Wednesday, April 8, 2020

EPA’s final rules to protect drinking water, limit pollution stir controversy

The Environmental Protection Agency finalized a new clean water rule on Wednesday that protects streams and wetlands from pollution, regulations that were praised by environmental groups but criticized by some Republicans and agricultural groups.

The clean water rule defines which waterways fall under the jurisdiction of the EPA and the Army Corps of Engineers. The government said that in order for rivers and lakes that flow to the nation’s drinking water system to be clean, the streams and wetlands must also be protected.

Karen Hobbs, a senior policy analyst for the National Resources Defense Council, called the new rule a win for clean water. “With today's action by EPA and the Army Corps, nearly 2 million miles of the stream miles outside of Alaska -- about 60 percent - will be better protected, as will nearby waters that help feed, and are fed by, streams,” Hobbs said.

Hobbs also said that much of the 20 percent of isolated wetlands in the continental United States would also see better protections under the new rule.

In a call announcing the rule, White House senior advisor Brian Deese said the only people with reason to oppose the rule are polluters who threaten our clean water.

Critics of the EPA’s plan say the agency has overstepped its authority.

Congressman Bill Shuster (R-PA) said, “It is incredibly disappointing and disturbing that we have come to this point.”

Shuster pointed to the fact that 70 percent of the unique, substantive public comments on the new rule were from citizens asking for the policy to be withdrawn or significantly modified.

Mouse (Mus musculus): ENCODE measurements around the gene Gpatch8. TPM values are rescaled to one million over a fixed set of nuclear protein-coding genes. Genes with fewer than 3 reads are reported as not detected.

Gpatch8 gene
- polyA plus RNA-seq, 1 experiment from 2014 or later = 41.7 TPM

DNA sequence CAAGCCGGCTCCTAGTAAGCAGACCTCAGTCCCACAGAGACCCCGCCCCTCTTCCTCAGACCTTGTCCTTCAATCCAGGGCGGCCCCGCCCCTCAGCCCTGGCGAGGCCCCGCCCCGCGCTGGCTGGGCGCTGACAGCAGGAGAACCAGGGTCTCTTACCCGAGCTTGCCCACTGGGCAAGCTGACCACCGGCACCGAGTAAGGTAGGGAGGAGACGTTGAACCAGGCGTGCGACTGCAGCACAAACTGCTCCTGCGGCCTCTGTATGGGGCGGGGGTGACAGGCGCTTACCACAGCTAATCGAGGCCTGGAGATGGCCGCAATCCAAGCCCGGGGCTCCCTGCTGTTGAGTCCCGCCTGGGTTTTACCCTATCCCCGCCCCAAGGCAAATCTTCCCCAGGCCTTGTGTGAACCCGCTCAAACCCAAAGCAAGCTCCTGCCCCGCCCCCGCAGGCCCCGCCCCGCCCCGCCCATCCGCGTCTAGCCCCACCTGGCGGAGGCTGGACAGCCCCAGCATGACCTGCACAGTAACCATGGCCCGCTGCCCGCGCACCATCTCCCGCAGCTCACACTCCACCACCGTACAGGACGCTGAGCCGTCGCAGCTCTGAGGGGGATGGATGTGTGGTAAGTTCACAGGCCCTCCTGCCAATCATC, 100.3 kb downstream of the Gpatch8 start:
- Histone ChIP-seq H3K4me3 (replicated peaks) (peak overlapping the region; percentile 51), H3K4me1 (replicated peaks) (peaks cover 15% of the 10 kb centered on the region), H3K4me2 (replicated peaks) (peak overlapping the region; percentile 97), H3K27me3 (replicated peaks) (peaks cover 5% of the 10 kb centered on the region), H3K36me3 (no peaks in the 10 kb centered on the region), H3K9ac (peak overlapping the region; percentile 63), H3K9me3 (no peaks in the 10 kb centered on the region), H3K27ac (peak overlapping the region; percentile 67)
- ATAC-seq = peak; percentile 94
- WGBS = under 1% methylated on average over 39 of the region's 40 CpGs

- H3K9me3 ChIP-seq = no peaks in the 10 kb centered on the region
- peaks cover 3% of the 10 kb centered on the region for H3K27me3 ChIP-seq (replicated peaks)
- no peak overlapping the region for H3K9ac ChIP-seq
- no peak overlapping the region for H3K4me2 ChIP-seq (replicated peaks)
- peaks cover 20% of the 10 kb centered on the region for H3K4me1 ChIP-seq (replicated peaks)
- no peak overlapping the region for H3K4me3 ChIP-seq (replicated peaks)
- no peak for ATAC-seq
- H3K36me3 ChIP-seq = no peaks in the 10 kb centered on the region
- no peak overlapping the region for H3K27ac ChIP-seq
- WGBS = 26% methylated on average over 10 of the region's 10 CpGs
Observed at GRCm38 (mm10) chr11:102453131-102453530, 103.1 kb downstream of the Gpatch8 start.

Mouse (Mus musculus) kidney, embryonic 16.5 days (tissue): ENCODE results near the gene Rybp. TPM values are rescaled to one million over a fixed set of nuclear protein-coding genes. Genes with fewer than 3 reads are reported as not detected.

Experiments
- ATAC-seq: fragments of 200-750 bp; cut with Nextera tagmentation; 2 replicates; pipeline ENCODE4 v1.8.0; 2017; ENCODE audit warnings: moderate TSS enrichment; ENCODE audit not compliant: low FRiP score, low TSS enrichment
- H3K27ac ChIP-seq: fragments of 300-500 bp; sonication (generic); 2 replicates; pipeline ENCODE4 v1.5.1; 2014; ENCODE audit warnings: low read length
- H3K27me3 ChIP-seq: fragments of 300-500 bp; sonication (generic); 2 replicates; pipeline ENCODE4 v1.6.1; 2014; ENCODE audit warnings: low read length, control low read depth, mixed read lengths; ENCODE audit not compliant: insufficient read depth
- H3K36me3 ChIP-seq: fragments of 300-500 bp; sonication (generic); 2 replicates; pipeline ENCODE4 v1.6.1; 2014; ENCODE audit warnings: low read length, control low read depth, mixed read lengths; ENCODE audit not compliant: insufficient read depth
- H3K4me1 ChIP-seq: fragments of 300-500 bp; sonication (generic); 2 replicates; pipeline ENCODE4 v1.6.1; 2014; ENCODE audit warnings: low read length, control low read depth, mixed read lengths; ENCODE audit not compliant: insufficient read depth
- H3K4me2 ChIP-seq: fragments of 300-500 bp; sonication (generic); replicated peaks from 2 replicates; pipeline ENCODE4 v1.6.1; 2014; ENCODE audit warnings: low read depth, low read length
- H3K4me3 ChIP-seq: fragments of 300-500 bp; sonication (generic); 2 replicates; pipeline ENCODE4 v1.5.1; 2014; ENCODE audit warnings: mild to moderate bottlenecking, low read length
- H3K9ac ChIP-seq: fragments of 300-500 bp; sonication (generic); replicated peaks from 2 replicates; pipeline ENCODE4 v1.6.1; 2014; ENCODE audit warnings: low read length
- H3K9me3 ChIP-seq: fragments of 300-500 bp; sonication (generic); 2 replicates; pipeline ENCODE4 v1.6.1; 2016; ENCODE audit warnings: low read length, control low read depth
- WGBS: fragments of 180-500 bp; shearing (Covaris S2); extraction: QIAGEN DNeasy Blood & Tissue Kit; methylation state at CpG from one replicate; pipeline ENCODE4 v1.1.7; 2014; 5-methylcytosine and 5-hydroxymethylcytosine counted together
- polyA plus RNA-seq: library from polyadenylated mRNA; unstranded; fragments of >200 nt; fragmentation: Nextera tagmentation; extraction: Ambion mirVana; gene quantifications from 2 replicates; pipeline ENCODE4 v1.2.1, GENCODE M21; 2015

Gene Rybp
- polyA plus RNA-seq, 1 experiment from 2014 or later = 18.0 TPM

“Although the administration has taken this action today, the Waters of the United States issue has not been resolved or fixed, and the impacts on the economy and the rights of states, local governments, and individual citizens will be significant,” Shuster said.

Some of the public comments attacking the rule came from the American Farm Bureau Federation.

“While we know that farmers and ranchers were dedicated to calling for substantial changes to the rule, we have serious concerns about whether their comments were given full consideration,” said AFBF President Bob Stallman.

Stallman said the rule also violates legal boundaries established for the EPA by Congress and the courts. He added that EPA’s decision to engage in an aggressive advocacy campaign tainted the deliberative and thoughtful nature of the decision-making process.

The EPA said the rule does not create any new permitting requirements for agriculture. In a blog post, EPA Administrator Gina McCarthy said the rule, “doesn’t interfere with private property rights, and it only covers water – not land use.”

Organizations in this Story

U.S. Environmental Protection Agency (EPA)

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